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Romney Contradicts Own Web Site on Abortion

August 28, 2012

Back in June, Mitt Romney's right-hand man Eric Fehrnstrom declared, "This is not a social issue election." Romney, he pledged, will "govern as a pro-life president, but you're going to see the Democrats use all sorts of shiny objects to distract people's attention from the Obama performance on the economy." But as the Republicans themselves have once again made clear, those "shiny objects" include metal hangers, sonogram screens, trans-vaginal ultra sound wands and stirrups. That's why Republican presidential nominee Mitt Romney is once again pretending abortion doesn't matter in the 2012 election and that he doesn't believe what his own web site says he does.
Governor Romney's latest contortionist act on reproductive rights came during an interview Monday with Scott Pelley of CBS News.

"My position has been clear throughout this campaign. I'm in favor of abortion being legal in the case of rape and incest, and the health and life of the mother. But recognize this is the decision that will be made by the Supreme Court. The Democrats try and make this a political issue every four years, but this is a matter in the courts. It's been settled for some time in the courts."

If you're confused, you should be. And not just because his staff later insisted, like John McCain and Paul Ryan before them, that the "health of the mother" shouldn't be a consideration at all. As it turns out, on his campaign web site's "Values" page, Team Romney declares:

Mitt believes that life begins at conception and wishes that the laws of our nation reflected that view. But while the nation remains so divided, he believes that the right next step is for the Supreme Court to overturn Roe v. Wade - a case of blatant judicial activism that took a decision that should be left to the people and placed it in the hands of unelected judges. With Roe overturned, states will be empowered through the democratic process to determine their own abortion laws and not have them dictated by judicial mandate.

(Empowered, that is, to lie about "fetal pain" and a mythical link between abortion and breast cancer, to require doctors to withhold information from parents about potentially terminal birth defects, to mandate the viewing of sonogram images, to demand women undergo unnecessary and invasive trans-vaginal ultrasound procedures, to impose unneeded and potentially bankrupting facilities requirements on clinics, and even to make patients' information public.)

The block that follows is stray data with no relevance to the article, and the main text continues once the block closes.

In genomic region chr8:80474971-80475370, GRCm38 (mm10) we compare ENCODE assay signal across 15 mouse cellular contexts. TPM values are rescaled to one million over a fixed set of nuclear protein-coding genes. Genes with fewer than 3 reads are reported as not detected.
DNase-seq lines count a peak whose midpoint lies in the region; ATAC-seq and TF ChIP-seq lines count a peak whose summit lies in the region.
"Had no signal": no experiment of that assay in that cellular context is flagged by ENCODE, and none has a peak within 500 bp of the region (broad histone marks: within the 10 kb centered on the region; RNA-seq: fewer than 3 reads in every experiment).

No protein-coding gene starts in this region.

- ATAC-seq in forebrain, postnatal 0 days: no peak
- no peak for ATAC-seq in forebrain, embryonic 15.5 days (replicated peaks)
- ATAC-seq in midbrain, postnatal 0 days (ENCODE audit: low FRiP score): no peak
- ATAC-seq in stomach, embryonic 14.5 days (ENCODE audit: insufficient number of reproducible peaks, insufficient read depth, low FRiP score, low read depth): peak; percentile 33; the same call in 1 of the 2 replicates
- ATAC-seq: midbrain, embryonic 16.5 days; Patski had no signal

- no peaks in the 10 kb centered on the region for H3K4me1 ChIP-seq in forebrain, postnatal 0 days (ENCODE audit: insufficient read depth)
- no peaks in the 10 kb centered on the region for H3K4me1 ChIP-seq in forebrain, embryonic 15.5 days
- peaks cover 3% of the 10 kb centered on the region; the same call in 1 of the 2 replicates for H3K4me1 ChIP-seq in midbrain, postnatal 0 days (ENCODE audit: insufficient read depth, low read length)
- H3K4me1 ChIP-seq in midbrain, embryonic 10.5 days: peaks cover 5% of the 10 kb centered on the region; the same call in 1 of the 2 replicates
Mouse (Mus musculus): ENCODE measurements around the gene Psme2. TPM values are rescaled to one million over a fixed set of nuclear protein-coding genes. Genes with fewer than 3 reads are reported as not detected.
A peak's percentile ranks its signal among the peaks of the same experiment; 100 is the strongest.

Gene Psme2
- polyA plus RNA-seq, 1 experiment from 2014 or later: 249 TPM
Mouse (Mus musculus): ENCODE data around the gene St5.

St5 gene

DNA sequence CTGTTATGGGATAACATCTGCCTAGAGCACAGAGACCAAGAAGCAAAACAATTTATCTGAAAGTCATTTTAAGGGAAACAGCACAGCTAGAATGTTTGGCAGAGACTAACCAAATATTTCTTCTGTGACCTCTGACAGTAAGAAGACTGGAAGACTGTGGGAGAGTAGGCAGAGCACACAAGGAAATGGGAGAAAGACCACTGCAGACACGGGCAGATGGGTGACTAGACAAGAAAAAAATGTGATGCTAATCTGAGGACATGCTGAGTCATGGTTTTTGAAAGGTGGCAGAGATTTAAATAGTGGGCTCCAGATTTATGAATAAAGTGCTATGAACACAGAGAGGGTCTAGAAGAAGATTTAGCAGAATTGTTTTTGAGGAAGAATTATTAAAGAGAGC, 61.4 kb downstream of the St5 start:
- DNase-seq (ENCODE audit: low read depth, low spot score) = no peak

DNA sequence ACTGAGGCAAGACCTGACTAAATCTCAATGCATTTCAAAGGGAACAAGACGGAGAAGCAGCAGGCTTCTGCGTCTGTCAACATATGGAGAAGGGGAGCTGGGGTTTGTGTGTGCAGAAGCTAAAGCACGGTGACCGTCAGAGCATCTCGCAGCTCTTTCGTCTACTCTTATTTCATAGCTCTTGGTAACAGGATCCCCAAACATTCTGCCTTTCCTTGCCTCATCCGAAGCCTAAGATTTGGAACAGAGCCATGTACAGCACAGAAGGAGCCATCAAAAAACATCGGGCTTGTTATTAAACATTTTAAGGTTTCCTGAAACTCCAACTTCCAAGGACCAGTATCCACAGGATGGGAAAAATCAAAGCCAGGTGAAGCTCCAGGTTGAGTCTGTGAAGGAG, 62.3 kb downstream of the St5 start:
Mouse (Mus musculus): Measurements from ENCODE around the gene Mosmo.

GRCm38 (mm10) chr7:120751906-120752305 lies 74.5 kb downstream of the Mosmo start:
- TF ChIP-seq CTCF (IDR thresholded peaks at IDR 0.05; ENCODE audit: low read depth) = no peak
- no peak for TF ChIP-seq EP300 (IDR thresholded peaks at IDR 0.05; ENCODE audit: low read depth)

And as Romney makes clear in laying out his vision for the "Courts and the Constitution," the supposedly "settled" law of Roe v. Wade will become unsettled very quickly once he's in the White House:

Mitt believes in the rule of law, and he understands that the next president will make nominations that will shape the Supreme Court and the whole of the judiciary for decades to come. He will therefore appoint wise, experienced, and restrained judges who will take seriously their oath to discharge their duties impartially in accordance with the Constitution and laws -- not their own personal policy preferences.
As president, Mitt will nominate judges in the mold of Chief Justice Roberts and Justices Scalia, Thomas, and Alito.

Mitt's statement on Monday doesn't sound like "My Pro-Life Pledge" he put his name to last year or his past support for both state "personhood" initiatives and the GOP's human life amendment. But it does resemble the pro-choice version of Mitt Romney from 1994, when he declared his "unwavering" support for Roe v. Wade after the death of a "dear, close family relative" from a then-illegal abortion:

"I believe that since Roe v. Wade has been the law for 20 years, that we should sustain and support it."

But that was then and this is now. In 1994, Mitt Romney was running for Senate in liberal, pro-choice Massachusetts. Eighteen years later, he sought the nomination of a Republican Party which believes in "legitimate rape" (Missouri's Todd Akin), believes rape is "similar" to out-of-wedlock pregnancy (Pennsylvania's Tom Smith) and the "forcible rape" is both "a method of conception" and "stock language" (GOP vice presidential nominee Paul Ryan). But now with the nomination won, Mitt Romney is running away from his party's reactionary rollback of women's reproductive rights.
And running away from those shiny objects.


Jon Perr
Jon Perr is a technology marketing consultant and product strategist who writes about American politics and public policy.

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